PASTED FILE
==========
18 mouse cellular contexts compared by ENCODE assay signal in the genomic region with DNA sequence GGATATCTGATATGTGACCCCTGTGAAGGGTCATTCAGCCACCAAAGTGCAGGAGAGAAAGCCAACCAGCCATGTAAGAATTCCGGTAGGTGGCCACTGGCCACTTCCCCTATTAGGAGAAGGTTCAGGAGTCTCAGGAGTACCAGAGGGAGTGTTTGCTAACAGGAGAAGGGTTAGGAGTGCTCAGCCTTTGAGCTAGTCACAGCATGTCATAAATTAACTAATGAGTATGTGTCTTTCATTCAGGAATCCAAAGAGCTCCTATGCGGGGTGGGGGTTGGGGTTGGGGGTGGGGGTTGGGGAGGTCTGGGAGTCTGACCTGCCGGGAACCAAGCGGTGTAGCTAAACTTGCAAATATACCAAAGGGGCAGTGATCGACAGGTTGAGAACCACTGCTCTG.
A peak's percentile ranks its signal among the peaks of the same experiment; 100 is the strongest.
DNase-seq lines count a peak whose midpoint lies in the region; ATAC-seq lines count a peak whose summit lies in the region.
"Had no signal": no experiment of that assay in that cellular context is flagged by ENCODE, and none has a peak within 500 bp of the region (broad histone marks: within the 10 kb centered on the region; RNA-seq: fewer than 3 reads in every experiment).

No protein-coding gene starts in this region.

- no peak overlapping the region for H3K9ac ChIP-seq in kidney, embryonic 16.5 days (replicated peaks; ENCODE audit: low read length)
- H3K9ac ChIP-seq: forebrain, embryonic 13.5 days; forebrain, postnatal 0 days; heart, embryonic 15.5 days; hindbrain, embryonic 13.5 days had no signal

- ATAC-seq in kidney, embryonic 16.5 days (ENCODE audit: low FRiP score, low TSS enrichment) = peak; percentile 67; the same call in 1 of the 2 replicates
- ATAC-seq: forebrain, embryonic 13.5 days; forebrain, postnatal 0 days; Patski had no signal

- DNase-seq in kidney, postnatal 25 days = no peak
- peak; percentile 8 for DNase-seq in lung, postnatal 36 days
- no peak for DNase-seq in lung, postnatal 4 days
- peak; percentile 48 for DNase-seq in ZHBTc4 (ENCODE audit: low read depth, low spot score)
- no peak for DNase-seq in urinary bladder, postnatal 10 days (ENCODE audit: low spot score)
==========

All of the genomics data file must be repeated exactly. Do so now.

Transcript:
18 mouse cellular contexts compared by ENCODE assay signal in the genomic region with DNA sequence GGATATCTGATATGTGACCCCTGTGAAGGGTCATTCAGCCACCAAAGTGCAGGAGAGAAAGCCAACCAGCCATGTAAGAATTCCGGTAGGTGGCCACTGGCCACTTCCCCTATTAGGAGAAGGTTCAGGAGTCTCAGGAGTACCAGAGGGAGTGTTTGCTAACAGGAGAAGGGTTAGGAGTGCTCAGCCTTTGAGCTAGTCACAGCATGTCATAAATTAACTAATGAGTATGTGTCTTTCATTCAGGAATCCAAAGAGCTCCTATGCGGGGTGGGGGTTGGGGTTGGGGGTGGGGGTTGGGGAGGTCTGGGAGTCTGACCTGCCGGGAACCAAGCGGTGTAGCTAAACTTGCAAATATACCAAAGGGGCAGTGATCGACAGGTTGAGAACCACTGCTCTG.
A peak's percentile ranks its signal among the peaks of the same experiment; 100 is the strongest.
DNase-seq lines count a peak whose midpoint lies in the region; ATAC-seq lines count a peak whose summit lies in the region.
"Had no signal": no experiment of that assay in that cellular context is flagged by ENCODE, and none has a peak within 500 bp of the region (broad histone marks: within the 10 kb centered on the region; RNA-seq: fewer than 3 reads in every experiment).

No protein-coding gene starts in this region.

- no peak overlapping the region for H3K9ac ChIP-seq in kidney, embryonic 16.5 days (replicated peaks; ENCODE audit: low read length)
- H3K9ac ChIP-seq: forebrain, embryonic 13.5 days; forebrain, postnatal 0 days; heart, embryonic 15.5 days; hindbrain, embryonic 13.5 days had no signal

- ATAC-seq in kidney, embryonic 16.5 days (ENCODE audit: low FRiP score, low TSS enrichment) = peak; percentile 67; the same call in 1 of the 2 replicates
- ATAC-seq: forebrain, embryonic 13.5 days; forebrain, postnatal 0 days; Patski had no signal

- DNase-seq in kidney, postnatal 25 days = no peak
- peak; percentile 8 for DNase-seq in lung, postnatal 36 days
- no peak for DNase-seq in lung, postnatal 4 days
- peak; percentile 48 for DNase-seq in ZHBTc4 (ENCODE audit: low read depth, low spot score)
- no peak for DNase-seq in urinary bladder, postnatal 10 days (ENCODE audit: low spot score)